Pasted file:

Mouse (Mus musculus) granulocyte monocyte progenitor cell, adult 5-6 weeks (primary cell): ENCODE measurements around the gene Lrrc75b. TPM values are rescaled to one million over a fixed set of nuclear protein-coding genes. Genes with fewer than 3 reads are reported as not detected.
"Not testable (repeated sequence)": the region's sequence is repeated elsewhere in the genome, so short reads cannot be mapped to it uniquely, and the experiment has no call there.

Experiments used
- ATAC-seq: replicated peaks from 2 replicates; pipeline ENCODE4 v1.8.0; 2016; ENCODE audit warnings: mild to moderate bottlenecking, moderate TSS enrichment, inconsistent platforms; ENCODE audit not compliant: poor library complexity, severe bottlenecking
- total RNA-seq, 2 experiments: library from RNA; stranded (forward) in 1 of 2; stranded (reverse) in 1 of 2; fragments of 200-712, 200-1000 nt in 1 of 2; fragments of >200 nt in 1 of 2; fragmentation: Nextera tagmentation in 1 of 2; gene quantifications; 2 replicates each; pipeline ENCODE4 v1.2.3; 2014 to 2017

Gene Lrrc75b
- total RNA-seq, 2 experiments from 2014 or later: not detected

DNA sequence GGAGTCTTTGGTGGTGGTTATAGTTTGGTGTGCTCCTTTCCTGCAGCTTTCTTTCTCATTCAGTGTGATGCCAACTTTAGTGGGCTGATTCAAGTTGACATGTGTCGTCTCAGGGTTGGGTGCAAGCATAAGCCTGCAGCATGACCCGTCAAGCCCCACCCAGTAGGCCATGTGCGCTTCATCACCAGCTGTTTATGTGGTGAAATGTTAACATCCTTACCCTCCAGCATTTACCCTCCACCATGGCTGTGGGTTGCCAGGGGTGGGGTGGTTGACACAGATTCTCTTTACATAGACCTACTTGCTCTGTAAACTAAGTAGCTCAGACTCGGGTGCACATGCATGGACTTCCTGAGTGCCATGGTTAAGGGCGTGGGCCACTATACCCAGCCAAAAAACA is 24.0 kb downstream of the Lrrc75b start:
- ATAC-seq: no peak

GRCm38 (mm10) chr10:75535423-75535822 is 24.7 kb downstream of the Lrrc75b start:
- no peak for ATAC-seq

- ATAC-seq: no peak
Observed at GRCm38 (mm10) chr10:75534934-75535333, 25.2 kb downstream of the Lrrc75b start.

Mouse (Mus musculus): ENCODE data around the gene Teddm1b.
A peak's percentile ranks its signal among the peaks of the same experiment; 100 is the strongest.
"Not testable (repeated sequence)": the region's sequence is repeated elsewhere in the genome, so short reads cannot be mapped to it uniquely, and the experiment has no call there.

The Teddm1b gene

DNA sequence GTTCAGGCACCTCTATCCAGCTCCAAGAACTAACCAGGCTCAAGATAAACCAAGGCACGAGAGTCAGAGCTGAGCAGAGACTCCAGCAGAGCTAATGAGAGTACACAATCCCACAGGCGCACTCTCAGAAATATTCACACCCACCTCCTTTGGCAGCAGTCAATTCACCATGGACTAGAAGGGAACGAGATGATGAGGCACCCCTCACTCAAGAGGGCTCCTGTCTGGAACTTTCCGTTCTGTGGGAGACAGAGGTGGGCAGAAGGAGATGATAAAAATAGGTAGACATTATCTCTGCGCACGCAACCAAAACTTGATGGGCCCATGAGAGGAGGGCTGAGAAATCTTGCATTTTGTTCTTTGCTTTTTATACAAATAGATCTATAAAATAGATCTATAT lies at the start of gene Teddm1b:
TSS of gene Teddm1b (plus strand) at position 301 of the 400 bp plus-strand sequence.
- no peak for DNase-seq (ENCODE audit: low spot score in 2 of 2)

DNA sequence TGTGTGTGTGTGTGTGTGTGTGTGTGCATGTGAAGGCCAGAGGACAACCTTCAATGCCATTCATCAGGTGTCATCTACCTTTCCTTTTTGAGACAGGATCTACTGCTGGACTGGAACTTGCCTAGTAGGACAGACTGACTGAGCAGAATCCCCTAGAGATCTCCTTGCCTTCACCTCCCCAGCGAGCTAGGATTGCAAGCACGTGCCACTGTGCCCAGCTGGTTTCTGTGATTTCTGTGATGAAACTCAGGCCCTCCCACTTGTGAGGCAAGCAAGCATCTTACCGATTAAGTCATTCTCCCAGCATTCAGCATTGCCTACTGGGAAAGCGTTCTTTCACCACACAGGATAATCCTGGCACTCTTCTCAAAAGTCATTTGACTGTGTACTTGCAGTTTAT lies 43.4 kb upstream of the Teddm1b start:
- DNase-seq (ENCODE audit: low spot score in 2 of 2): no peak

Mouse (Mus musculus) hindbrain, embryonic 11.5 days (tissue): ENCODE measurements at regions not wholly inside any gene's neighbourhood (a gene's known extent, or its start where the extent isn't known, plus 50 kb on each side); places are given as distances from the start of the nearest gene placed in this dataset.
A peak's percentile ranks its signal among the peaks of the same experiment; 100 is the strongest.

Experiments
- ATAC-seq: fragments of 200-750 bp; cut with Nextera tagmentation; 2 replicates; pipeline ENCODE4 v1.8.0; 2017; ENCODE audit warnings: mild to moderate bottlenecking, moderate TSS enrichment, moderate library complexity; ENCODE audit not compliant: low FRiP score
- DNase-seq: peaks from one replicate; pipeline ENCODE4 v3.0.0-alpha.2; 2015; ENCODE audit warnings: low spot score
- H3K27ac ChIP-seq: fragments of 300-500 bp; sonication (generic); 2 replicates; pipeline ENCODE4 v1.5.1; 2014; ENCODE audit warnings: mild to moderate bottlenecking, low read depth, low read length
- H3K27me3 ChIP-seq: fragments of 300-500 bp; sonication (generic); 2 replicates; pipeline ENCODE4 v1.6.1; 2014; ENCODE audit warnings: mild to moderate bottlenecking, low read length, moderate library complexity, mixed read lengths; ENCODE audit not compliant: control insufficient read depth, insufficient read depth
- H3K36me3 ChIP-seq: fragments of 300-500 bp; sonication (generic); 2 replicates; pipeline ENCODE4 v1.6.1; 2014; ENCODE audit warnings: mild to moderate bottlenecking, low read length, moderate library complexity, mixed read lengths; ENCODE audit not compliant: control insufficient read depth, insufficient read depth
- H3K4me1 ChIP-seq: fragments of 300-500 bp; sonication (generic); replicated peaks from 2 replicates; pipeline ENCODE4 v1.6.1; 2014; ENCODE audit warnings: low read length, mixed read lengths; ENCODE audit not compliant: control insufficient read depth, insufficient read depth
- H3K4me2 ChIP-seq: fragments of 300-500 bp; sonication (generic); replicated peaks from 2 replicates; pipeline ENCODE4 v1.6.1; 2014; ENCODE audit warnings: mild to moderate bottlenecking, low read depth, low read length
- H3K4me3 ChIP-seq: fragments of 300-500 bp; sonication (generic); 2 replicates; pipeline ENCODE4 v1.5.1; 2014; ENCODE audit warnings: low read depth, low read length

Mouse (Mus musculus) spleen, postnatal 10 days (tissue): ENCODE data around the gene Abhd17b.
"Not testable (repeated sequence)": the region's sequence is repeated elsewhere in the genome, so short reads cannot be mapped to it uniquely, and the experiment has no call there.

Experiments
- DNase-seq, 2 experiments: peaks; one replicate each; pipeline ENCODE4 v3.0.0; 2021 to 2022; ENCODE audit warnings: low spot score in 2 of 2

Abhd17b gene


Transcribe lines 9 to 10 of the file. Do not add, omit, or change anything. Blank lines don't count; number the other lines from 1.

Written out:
- ATAC-seq: no peak

GRCm38 (mm10) chr10:75535423-75535822 is 24.7 kb downstream of the Lrrc75b start: